- Looking at excess return divided by the downside deviation in of -0.11 in the period of the last 3 years, we see it is relatively lower, thus worse in comparison to SPY (1.27).

'The ulcer index is a stock market risk measure or technical analysis indicator devised by Peter Martin in 1987, and published by him and Byron McCann in their 1989 book The Investors Guide to Fidelity Funds. It's designed as a measure of volatility, but only volatility in the downward direction, i.e. the amount of drawdown or retracement occurring over a period. Other volatility measures like standard deviation treat up and down movement equally, but a trader doesn't mind upward movement, it's the downside that causes stress and stomach ulcers that the index's name suggests.'

Which means for our asset as example:- The Ulcer Index over 5 years of iShares MSCI Indonesia ETF is 15 , which is greater, thus worse compared to the benchmark SPY (3.97 ) in the same period.
- During the last 3 years, the Ulcer Ratio is 14 , which is greater, thus worse than the value of 4.1 from the benchmark.

'Maximum drawdown is defined as the peak-to-trough decline of an investment during a specific period. It is usually quoted as a percentage of the peak value. The maximum drawdown can be calculated based on absolute returns, in order to identify strategies that suffer less during market downturns, such as low-volatility strategies. However, the maximum drawdown can also be calculated based on returns relative to a benchmark index, for identifying strategies that show steady outperformance over time.'

Which means for our asset as example:- Looking at the maximum reduction from previous high of -40 days in the last 5 years of iShares MSCI Indonesia ETF, we see it is relatively lower, thus worse in comparison to the benchmark SPY (-19.3 days)
- Looking at maximum drop from peak to valley in of -30.4 days in the period of the last 3 years, we see it is relatively smaller, thus worse in comparison to SPY (-19.3 days).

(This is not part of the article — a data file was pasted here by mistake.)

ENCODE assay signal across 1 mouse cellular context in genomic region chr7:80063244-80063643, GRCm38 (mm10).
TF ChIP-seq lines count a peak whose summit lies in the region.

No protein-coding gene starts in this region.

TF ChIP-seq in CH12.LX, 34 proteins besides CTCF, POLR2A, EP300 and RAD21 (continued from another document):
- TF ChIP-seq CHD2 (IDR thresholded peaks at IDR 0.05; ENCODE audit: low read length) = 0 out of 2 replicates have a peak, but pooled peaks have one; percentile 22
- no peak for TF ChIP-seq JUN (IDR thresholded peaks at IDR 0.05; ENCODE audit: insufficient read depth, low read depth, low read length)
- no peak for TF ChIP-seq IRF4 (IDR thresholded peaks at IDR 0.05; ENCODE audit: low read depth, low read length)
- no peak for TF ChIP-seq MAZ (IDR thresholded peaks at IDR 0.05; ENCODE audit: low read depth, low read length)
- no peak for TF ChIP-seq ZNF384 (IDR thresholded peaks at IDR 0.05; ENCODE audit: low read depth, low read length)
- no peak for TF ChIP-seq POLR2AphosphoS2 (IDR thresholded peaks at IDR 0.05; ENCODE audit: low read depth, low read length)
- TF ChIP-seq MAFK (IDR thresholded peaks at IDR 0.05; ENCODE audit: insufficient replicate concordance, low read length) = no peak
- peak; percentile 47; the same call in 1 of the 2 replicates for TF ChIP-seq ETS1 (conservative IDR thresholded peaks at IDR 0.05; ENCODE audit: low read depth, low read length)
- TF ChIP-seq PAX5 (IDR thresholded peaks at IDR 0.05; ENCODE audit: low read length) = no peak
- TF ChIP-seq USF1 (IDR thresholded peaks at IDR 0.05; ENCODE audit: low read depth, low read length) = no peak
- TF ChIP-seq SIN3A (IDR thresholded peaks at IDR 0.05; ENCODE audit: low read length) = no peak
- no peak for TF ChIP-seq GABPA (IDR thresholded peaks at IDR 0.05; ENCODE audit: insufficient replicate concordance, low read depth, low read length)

'The Maximum Drawdown Duration is an extension of the Maximum Drawdown. However, this metric does not explain the drawdown in dollars or percentages, rather in days, weeks, or months. It is the length of time the account was in the Max Drawdown. A Max Drawdown measures a retrenchment from when an equity curve reaches a new high. It’s the maximum an account lost during that retrenchment. This method is applied because a valley can’t be measured until a new high occurs. Once the new high is reached, the percentage change from the old high to the bottom of the largest trough is recorded.'

Applying this definition to our asset in some examples:- The maximum days under water over 5 years of iShares MSCI Indonesia ETF is 532 days, which is larger, thus worse compared to the benchmark SPY (187 days) in the same period.
- During the last 3 years, the maximum days under water is 520 days, which is higher, thus worse than the value of 139 days from the benchmark.

'The Average Drawdown Duration is an extension of the Maximum Drawdown. However, this metric does not explain the drawdown in dollars or percentages, rather in days, weeks, or months. The Avg Drawdown Duration is the average amount of time an investment has seen between peaks (equity highs), or in other terms the average of time under water of all drawdowns. So in contrast to the Maximum duration it does not measure only one drawdown event but calculates the average of all.'

Which means for our asset as example:- Looking at the average days below previous high of 232 days in the last 5 years of iShares MSCI Indonesia ETF, we see it is relatively higher, thus worse in comparison to the benchmark SPY (42 days)
- During the last 3 years, the average days under water is 201 days, which is greater, thus worse than the value of 37 days from the benchmark.

Historical returns have been extended using synthetic data.
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- Note that yearly returns do not equal the sum of monthly returns due to compounding.
- Performance results of iShares MSCI Indonesia ETF are hypothetical, do not account for slippage, fees or taxes, and are based on backtesting, which has many inherent limitations, some of which are described in our Terms of Use.